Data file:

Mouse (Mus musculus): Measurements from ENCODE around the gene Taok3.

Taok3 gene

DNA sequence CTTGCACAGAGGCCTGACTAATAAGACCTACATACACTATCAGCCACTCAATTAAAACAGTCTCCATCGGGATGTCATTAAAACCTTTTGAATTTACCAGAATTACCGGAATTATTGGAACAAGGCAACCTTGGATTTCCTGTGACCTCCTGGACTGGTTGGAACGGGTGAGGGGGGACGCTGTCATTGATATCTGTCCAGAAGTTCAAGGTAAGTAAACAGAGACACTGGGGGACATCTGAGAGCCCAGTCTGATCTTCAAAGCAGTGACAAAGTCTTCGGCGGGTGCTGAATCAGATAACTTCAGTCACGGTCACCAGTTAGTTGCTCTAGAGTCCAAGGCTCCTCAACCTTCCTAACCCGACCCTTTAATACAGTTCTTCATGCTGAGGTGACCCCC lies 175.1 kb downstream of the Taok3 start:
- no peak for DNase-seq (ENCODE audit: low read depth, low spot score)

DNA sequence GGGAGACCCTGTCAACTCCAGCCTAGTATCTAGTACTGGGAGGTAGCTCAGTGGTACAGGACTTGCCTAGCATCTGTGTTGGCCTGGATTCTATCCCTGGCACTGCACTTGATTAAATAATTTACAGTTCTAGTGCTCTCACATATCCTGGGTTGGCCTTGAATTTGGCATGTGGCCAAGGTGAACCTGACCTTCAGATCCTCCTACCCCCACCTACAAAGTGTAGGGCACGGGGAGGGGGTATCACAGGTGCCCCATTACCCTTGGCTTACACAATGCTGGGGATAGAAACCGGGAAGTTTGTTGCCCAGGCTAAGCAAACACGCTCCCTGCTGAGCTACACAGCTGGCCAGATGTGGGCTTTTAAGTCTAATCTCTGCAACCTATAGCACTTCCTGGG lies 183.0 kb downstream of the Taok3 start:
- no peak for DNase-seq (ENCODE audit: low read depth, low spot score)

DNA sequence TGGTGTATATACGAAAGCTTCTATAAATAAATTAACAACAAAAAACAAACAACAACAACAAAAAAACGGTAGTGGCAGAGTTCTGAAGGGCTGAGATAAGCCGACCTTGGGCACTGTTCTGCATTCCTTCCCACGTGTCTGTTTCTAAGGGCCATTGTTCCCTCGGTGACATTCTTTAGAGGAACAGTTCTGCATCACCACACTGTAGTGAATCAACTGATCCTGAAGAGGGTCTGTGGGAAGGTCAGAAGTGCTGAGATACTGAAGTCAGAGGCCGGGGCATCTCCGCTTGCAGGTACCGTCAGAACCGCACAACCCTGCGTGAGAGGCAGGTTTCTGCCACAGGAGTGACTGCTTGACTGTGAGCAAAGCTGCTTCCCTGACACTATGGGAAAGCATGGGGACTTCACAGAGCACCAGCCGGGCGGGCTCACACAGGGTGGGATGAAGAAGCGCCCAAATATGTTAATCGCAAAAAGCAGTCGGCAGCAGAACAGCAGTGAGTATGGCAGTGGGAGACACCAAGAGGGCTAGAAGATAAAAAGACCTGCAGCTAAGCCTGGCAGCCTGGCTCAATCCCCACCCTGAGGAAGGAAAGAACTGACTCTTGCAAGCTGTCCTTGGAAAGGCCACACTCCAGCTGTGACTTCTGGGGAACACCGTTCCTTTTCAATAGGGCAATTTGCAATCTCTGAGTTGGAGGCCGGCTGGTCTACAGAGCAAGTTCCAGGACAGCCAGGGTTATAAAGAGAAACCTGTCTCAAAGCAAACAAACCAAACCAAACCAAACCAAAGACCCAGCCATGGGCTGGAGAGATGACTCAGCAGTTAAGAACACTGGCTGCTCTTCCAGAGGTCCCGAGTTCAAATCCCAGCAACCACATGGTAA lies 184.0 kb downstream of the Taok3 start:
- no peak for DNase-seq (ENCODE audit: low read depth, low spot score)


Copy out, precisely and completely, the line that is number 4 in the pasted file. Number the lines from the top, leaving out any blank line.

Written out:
- no peak for DNase-seq (ENCODE audit: low read depth, low spot score)